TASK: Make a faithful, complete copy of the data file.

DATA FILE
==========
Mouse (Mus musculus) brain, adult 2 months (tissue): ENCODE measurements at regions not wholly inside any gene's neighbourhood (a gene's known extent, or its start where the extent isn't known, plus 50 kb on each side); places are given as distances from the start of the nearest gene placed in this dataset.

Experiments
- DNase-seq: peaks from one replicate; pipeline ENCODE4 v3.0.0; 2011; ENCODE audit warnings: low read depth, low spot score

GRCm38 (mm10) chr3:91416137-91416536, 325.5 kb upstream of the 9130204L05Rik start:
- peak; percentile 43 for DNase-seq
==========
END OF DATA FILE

Mouse (Mus musculus) brain, adult 2 months (tissue): ENCODE measurements at regions not wholly inside any gene's neighbourhood (a gene's known extent, or its start where the extent isn't known, plus 50 kb on each side); places are given as distances from the start of the nearest gene placed in this dataset.

Experiments
- DNase-seq: peaks from one replicate; pipeline ENCODE4 v3.0.0; 2011; ENCODE audit warnings: low read depth, low spot score

GRCm38 (mm10) chr3:91416137-91416536, 325.5 kb upstream of the 9130204L05Rik start:
- peak; percentile 43 for DNase-seq